In the wake of Tesla’s delivery this weekend of its first mass-market car the Model 3, the Internet is awash in speculation over whether the automaker can successfully quintuple its production rate to a half million units by 2018.
Even Tesla itself acknowledged in a May blog post the challenge it is up against: “We are building entirely new vehicles from the ground up, using entirely new technology, production, and manufacturing methods, and ramping them at high volume. Getting this right is extremely difficult.”
Tesla did not respond to our request for an interview. But I can share some insights into what manufacturing professionals think about their plans to enter the mass market and challenges they faced, based on comments posted on IndustryWeek.
The comments were in response to a recent IndustryWeek article, "Tesla Will Have a Tough Time Ramping up Production. Here's Why," in which business strategy consultant Joe Barkai, laid out an argument for why making cars is hard to do.
The article was among our top-read stories in June, clearly piquing the interest of manufacturing professionals, many of whom can appreciate from first-hand experience the challenges inherent in amping up production volumes.
A key theme that emerged from their observations and advice: Experience may just be the most valuable asset of all.
“Realizing manufacturing growth is not just some spreadsheet calculation, nor a P&L that satisfies investors. Sustainable manufacturing growth happens when there are robust processes that are continually improved by an empowered workforce. Your most valuable asset is the workforce, your most valuable tool is Lean, and your most important task is safety.”—Thomas Schulz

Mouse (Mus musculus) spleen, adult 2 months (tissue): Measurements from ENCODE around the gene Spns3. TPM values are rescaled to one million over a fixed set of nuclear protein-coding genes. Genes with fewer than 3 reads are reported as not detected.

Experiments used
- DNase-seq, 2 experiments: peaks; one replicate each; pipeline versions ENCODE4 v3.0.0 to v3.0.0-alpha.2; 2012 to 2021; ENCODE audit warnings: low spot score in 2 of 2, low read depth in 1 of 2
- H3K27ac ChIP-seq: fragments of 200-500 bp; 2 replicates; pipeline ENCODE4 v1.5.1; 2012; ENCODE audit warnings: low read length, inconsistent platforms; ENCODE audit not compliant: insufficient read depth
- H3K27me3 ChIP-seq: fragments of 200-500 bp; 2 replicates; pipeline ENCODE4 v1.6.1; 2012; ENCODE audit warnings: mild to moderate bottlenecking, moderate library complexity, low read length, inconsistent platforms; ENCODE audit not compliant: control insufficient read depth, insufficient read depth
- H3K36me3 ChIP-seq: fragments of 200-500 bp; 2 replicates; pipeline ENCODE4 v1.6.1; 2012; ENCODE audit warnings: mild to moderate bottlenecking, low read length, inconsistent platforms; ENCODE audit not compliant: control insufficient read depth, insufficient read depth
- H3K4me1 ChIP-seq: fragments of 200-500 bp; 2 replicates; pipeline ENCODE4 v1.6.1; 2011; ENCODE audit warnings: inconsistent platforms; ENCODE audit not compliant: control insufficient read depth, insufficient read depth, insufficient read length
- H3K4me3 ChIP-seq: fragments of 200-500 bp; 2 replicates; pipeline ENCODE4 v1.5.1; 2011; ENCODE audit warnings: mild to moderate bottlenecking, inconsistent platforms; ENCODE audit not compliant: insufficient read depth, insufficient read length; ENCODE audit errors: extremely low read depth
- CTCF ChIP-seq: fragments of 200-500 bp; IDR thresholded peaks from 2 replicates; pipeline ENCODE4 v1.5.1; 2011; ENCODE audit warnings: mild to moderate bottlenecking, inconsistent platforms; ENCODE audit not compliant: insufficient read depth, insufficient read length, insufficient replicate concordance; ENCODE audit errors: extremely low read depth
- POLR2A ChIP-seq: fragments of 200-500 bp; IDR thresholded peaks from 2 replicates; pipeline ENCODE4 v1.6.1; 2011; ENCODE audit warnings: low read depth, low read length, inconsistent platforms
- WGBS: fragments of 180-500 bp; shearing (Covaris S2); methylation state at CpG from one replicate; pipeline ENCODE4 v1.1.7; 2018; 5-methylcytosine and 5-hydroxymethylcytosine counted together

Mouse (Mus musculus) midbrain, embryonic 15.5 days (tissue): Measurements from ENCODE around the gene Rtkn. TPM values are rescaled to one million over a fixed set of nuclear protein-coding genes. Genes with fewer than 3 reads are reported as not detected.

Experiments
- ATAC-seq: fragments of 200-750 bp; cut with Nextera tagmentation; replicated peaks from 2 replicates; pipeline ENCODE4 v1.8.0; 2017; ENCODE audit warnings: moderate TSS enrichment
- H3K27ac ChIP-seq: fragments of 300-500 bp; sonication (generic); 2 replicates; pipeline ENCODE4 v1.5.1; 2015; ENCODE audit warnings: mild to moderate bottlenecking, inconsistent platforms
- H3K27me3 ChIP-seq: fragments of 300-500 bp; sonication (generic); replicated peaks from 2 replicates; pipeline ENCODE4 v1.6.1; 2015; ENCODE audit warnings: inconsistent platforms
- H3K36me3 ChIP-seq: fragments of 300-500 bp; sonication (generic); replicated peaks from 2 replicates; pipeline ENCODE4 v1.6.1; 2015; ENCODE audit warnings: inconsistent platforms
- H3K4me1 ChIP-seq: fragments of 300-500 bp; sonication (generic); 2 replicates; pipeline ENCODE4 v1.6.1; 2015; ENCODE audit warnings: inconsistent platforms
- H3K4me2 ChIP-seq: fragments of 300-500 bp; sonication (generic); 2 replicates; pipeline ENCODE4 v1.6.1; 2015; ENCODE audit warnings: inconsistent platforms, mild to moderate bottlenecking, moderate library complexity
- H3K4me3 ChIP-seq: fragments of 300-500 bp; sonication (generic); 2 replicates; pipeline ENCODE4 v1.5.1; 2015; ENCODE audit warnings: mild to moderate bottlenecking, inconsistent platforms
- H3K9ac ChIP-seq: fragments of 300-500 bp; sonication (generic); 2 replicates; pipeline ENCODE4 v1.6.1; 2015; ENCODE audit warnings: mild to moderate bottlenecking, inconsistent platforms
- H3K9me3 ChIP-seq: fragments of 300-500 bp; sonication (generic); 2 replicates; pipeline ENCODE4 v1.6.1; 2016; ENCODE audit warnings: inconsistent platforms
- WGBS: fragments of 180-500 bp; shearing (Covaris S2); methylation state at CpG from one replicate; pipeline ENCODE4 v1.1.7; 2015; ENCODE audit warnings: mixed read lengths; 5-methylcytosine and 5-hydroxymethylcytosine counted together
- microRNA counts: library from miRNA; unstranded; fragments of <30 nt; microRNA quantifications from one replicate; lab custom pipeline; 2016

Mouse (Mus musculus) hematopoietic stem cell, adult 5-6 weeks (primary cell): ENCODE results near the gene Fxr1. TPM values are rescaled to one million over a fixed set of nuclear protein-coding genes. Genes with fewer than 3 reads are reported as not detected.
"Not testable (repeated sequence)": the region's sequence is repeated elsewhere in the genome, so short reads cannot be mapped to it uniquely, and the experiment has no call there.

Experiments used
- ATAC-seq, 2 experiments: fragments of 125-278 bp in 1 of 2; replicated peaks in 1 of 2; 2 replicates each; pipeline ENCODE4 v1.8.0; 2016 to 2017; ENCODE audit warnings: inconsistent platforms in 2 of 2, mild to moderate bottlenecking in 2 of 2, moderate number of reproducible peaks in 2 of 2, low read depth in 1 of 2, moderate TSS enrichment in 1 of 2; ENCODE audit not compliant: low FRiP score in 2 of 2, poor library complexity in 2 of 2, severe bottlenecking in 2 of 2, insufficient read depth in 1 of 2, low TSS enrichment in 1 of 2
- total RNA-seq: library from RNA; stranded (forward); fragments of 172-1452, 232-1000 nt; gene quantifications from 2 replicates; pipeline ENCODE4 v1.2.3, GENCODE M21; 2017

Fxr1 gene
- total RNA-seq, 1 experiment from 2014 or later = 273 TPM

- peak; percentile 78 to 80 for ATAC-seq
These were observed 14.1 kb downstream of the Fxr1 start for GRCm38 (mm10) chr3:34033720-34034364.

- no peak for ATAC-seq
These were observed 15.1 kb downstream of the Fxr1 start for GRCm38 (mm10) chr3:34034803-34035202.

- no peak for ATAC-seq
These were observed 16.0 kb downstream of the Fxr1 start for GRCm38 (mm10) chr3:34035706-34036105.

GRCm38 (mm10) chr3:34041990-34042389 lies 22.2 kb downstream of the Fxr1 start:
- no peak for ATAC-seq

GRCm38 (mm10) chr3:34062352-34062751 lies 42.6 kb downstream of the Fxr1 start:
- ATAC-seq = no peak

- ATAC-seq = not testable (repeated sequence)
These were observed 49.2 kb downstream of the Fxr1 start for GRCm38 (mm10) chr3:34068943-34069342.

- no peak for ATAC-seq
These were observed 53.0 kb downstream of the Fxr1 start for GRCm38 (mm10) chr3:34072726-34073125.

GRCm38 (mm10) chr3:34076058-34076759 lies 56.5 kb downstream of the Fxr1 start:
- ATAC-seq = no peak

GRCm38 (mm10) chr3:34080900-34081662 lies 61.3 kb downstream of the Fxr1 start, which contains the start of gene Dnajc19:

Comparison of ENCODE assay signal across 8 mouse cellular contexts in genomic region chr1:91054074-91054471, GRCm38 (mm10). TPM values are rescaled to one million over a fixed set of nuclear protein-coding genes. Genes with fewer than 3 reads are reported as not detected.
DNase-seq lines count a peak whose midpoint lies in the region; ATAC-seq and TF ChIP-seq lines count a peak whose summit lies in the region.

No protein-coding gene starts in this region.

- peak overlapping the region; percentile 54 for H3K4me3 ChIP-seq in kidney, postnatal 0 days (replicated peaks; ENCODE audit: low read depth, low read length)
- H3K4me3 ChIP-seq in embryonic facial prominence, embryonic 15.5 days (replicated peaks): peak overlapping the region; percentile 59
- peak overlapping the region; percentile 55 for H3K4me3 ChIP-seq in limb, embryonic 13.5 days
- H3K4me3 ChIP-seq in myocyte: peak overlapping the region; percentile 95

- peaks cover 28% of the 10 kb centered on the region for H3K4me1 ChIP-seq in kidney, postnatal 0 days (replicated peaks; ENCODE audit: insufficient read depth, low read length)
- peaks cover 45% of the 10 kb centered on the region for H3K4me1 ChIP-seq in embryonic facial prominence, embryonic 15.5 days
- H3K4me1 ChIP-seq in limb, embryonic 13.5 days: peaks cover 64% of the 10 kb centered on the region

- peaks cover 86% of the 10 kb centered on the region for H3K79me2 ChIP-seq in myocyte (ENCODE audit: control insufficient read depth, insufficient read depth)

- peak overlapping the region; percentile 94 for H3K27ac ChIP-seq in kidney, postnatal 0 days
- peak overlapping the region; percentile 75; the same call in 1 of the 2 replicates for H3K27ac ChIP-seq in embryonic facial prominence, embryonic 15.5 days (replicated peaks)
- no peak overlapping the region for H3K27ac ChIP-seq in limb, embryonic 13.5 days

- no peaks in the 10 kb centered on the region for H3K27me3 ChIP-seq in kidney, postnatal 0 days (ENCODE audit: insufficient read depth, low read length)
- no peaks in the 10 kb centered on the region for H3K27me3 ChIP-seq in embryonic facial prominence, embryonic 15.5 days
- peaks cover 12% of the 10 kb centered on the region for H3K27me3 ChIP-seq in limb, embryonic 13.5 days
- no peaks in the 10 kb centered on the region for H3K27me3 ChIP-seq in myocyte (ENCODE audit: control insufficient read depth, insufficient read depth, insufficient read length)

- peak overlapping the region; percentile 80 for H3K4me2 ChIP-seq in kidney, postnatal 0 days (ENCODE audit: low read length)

”…We'd LOVE to MENTOR what true LEAN is, however, us old timers are, well, ‘OLD.’ Thomas Schulz is correct, the most valuable asset is the workforce, the most valuable tool is learning and safety is the most important issus. The whole problem is investors who want an immediate return on their investment. So Tesla is going to China?!? Taxpayers have invested too much of our tax money into Tesla for this to happen. It should be forbidden. Suck it up buttercup and hire some old time talent to come in and manage your plant. Better yet, get the h___ out of California and move the plant where skilled labor isn't as costly and who [sic] are willing to work their fanny off to give you quality plus. Go South young men; Go to the Heart of Dixie.”—Expert Lean Guru
“Imagine that. Us old timers with experience might actually know a thing or two that these young whippersnappers don't.”-Blueneck
Not everyone saw it as an "us-vs.-them" scenario:
“I do not think there is a need to make this an "old timer vs young guy" thing. Experience is invaluable, to be sure. But some of the growing pains that Tesla will experience are pretty much inevitable. If you look at Toyota's (or recently GM's) philosophy for production, it is based on observing, thinking, and improving. By default, you cannot be world class at this right out of the gate…”—COLO LEAN GUY
We'd love your thoughts on Tesla, and the role that experience plays in being good at making lots of cars--and things. Please comment below.